If it's for something like an airplane or powered glider, for best thrust efficiency and noise level, you want the prop on the front. If behind, the turbulence from the pylon causes both efficiency loss and a loud buzz as the blades pass through the pylon's wake. This is a bigger deal than the effect of the prop's wake hitting the pylon when mounted forward. The characteristic buzz sound that the Lake Buccaneer makes is from having the prop behind the pylon.
For an engine on skinny pylon with little frontal area, the difference between pusher and tractor is not that much, so noise effects are probably a bigger issue. The efficiency difference grows when the body in front of or behind the prop gets large. From an article by designer Peter Garrison in FLYING:
Now, how to compare this with the efficiency efficiency of a pusher propeller? For this I'm obliged to turn to books, since it's not possible to do a rule-of-thumb calculation from basic physical principles, as it was for the tractor. In Roskam and Lan, Airplane Aerodynamics and Performance, there is a chart showing the effect of what you might call the occlusion ratio -- the ratio of fuselage diameter to propeller diameter -- on the efficiencies of tractor and pusher propellers. The efficiency of the pusher prop is lower than that of the tractor, but negligibly so, until the fuselage diameter reaches half the prop diameter, at which point the two curves begin to diverge. When the fuselage diameter is 60 percent of the prop diameter the pusher has dropped behind by about 3 percent; by the time the fuselage diameter is 70 percent of the prop diameter, the decrement is 8 percent. An equation is provided (it is also found in Dan Raymer's Airplane Design: A Conceptual Approach) that yields roughly the same result.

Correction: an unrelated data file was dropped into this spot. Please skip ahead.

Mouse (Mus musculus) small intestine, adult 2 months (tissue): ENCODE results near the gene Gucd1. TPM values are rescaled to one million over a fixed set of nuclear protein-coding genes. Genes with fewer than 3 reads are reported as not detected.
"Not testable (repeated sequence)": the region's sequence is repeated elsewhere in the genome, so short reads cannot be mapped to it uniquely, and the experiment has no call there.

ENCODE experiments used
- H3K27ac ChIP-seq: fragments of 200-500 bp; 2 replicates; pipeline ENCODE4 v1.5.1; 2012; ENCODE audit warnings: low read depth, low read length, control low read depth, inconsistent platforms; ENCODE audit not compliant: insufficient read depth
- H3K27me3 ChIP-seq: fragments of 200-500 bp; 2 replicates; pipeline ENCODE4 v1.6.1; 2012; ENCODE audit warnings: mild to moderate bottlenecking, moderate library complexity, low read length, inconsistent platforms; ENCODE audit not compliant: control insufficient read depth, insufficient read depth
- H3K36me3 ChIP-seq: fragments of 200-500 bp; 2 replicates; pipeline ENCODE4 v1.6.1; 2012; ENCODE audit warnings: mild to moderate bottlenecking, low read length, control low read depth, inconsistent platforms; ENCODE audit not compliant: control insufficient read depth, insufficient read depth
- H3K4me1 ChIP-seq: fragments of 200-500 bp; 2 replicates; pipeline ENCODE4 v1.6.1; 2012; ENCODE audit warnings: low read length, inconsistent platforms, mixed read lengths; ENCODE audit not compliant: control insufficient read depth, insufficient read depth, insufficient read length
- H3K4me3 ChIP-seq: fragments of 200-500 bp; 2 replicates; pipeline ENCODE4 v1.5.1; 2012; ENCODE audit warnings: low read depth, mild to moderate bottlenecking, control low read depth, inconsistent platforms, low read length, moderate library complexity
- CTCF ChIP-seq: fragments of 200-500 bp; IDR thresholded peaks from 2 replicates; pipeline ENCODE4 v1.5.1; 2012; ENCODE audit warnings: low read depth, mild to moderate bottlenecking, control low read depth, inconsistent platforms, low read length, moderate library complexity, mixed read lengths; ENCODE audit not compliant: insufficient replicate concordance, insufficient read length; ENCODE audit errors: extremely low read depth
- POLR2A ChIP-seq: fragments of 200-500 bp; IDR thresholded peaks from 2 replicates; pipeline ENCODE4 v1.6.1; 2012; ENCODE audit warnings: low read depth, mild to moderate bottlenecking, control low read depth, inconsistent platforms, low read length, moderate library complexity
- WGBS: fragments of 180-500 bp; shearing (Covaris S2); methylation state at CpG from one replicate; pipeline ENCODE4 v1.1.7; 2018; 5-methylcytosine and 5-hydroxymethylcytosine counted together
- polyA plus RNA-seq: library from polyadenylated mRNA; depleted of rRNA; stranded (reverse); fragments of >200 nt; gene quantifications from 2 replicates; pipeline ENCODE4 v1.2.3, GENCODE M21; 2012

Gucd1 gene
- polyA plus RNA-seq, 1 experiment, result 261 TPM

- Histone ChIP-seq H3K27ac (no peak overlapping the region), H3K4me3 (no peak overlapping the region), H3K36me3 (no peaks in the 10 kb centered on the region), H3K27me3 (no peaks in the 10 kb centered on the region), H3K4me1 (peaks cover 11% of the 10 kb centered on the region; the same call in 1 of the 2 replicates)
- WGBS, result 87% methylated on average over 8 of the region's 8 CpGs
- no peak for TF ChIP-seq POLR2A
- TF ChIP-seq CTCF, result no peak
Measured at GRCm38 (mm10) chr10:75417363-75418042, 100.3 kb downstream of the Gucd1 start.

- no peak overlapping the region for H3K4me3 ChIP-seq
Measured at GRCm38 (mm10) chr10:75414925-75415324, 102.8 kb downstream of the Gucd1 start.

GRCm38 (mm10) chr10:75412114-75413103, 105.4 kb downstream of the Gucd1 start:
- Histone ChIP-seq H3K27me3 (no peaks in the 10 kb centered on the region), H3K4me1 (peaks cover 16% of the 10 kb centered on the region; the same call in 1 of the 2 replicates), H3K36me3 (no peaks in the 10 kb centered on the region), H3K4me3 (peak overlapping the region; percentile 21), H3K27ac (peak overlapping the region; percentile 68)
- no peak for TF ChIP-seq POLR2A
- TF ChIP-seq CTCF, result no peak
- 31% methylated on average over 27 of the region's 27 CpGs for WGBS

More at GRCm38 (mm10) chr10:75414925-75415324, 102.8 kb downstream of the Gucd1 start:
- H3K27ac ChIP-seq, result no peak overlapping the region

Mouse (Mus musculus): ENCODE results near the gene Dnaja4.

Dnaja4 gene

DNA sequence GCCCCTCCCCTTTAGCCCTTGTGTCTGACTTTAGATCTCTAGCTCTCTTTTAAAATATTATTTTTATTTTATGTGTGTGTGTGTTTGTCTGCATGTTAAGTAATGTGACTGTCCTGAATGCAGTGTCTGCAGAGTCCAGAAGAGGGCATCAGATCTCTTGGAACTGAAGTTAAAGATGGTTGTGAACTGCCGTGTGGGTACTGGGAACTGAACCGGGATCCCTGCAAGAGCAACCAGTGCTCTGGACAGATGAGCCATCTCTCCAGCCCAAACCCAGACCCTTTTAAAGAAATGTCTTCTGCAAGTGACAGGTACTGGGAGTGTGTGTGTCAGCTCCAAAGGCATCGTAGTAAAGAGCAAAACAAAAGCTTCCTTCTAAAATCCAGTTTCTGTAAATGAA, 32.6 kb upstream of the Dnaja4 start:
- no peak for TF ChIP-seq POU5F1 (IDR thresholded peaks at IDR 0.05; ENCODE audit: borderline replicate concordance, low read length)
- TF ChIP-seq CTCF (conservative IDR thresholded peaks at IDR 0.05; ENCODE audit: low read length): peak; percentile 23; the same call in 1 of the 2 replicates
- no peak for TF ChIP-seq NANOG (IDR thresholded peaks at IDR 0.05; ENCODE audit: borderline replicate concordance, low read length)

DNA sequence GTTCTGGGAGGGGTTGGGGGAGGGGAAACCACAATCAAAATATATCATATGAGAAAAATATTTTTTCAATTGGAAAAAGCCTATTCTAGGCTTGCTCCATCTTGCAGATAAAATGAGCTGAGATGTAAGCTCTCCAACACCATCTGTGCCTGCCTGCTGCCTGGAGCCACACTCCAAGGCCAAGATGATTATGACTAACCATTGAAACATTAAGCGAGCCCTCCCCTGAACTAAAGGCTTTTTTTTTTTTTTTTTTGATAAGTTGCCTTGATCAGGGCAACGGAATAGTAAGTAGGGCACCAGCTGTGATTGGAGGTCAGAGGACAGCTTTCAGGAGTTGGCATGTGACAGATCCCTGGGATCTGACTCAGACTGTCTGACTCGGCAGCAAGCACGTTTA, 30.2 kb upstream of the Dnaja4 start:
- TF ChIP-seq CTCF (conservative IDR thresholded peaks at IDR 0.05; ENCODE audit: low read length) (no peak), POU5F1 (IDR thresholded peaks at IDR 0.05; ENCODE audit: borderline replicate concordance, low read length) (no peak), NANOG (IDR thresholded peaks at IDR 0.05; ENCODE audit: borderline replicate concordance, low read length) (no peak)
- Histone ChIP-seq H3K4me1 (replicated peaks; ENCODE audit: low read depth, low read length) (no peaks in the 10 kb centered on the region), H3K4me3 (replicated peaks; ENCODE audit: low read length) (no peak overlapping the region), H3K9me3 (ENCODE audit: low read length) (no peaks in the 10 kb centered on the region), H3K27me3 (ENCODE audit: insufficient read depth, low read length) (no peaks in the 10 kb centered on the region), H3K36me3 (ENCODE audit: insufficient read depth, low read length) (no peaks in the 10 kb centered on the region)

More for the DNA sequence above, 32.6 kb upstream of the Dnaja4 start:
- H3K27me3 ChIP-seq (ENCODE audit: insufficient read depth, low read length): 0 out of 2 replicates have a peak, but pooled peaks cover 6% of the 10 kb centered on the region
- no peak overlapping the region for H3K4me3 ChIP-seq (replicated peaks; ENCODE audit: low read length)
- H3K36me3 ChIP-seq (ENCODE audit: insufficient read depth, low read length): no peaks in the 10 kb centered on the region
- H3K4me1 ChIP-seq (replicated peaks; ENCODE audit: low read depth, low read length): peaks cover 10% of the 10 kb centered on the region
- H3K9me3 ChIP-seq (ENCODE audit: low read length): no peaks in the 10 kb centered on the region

The Volmer Amphibian is a good illustration of this. It had the option of doing either; you could design the mount to point the engine forward or backward. Part of the attraction of the tractor option was it didn't limit the engine choices (you need an engine with thrust bearings for pusher installation if you want to install it that way, as well as a prop designed for pushers).
Having the prop forward is widely seen as more efficient, with better thrust for the same horsepower and a simpler installation. I would say most Volmers were built as pushers however, mostly due to discomfort with having a propeller blade tip passing a foot and a half behind the pilot's head (I'd not be too happy having to put the thing into trees with that head chopper right behind my head, and if I was building one, there is no way I'd have the prop on the front).
The consensus however, seems to be that the tractor arrangement is superior performance wise, while the pusher is safer.
In the case of an electric motor glider (which I assume is what you are contemplating) there is another factor, which is the desirability of an aft folding propeller if the mount is fixed.
Recognizing that the efficiency difference may not be enough to worry about although the noise effects could be significant, if the pylon retracts, I'd put the prop on front. If the pylon is fixed and the prop feathers, I'd also put it on the front. If the pylon is fixed and the prop folds, then it goes on the back.